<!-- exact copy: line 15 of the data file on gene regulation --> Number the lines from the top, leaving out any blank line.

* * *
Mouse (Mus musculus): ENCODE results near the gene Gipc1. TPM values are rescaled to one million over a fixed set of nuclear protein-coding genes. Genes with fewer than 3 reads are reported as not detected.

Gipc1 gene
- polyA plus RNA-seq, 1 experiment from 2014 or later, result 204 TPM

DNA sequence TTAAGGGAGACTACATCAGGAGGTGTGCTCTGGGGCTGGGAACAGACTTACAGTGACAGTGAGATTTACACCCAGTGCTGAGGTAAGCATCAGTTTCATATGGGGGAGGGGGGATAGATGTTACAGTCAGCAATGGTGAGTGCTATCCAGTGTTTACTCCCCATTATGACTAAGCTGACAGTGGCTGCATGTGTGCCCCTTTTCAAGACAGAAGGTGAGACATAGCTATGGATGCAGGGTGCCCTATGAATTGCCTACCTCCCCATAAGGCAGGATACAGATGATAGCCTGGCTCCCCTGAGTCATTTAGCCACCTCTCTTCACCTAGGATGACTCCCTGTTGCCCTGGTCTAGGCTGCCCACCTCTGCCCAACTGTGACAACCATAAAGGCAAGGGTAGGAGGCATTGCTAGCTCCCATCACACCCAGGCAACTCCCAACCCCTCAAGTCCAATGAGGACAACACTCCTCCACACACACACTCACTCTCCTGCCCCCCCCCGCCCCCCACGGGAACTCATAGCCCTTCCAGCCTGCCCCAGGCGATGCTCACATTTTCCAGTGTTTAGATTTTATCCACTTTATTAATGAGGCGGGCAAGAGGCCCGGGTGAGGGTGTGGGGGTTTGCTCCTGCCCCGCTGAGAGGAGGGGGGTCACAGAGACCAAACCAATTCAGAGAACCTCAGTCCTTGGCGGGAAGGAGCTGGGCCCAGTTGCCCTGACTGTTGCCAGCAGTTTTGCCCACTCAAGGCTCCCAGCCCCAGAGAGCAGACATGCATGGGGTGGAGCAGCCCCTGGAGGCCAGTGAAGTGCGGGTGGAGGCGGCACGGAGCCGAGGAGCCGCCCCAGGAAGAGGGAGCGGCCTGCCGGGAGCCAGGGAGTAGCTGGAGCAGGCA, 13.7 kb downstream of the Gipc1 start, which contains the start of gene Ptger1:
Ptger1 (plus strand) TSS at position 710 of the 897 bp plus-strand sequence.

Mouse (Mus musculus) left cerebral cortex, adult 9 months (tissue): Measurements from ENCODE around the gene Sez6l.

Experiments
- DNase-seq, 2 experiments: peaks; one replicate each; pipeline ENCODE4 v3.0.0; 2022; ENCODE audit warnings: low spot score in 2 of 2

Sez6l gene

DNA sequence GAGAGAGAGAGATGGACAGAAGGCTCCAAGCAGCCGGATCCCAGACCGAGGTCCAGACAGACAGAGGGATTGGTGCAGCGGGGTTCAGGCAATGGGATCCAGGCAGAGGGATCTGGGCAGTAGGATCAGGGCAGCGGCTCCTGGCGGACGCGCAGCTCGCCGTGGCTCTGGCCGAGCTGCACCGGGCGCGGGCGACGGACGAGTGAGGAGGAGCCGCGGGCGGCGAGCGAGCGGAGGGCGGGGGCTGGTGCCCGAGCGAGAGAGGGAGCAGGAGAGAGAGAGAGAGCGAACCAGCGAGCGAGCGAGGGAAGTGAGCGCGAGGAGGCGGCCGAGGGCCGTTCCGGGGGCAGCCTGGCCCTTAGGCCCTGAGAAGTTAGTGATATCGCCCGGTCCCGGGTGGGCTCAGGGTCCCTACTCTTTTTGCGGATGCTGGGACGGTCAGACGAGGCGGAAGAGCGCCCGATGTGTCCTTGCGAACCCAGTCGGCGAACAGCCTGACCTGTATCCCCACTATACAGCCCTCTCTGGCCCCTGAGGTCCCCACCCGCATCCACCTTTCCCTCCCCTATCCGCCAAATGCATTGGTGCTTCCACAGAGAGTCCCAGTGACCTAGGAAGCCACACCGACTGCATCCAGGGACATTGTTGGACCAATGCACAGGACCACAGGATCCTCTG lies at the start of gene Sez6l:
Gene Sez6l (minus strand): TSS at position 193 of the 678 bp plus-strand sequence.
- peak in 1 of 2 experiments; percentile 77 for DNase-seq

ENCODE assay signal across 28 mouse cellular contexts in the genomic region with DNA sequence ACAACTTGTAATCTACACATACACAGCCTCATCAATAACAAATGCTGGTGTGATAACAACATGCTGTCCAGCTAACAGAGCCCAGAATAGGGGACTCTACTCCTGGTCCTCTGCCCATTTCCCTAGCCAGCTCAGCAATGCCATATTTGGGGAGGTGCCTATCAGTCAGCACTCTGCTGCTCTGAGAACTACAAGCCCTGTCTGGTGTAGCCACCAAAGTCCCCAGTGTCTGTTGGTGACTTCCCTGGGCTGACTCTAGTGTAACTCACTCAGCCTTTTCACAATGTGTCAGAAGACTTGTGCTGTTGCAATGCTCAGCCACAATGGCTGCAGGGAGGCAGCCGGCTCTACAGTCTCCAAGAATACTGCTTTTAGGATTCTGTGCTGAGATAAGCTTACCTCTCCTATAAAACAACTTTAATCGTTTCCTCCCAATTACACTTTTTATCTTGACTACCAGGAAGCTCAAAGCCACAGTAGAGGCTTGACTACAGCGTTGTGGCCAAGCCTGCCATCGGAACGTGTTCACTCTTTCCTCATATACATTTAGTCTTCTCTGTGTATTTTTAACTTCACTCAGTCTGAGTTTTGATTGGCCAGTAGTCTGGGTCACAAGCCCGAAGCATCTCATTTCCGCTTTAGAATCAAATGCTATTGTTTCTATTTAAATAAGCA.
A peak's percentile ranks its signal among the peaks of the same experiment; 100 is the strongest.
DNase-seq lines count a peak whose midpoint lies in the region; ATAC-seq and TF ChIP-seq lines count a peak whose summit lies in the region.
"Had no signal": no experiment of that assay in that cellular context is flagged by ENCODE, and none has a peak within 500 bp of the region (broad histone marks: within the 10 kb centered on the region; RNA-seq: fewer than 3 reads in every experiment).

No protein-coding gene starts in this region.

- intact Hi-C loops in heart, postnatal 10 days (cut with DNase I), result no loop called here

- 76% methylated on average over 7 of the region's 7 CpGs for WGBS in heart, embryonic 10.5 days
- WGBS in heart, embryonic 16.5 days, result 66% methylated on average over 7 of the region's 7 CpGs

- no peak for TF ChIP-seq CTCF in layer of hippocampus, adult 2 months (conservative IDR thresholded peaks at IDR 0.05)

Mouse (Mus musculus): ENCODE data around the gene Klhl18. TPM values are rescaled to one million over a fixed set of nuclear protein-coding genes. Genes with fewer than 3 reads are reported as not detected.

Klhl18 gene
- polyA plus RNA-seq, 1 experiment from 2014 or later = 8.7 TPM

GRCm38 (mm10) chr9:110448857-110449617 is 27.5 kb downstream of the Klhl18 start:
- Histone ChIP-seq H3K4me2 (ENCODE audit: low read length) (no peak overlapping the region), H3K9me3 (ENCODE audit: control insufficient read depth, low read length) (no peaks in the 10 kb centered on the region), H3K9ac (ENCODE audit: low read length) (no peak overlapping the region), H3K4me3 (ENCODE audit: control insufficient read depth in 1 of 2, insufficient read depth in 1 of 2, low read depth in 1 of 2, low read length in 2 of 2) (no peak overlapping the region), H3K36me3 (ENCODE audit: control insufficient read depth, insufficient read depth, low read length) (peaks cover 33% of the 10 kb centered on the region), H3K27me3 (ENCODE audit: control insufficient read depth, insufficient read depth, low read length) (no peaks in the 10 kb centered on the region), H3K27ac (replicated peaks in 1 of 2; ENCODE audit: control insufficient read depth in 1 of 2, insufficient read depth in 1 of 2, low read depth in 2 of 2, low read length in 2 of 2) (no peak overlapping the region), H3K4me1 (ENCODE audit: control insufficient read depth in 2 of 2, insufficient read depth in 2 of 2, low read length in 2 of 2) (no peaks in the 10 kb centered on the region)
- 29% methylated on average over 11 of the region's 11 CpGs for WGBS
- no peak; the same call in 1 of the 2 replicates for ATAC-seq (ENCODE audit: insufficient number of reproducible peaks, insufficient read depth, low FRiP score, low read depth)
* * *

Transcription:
DNase-seq lines count a peak whose midpoint lies in the region; ATAC-seq and TF ChIP-seq lines count a peak whose summit lies in the region.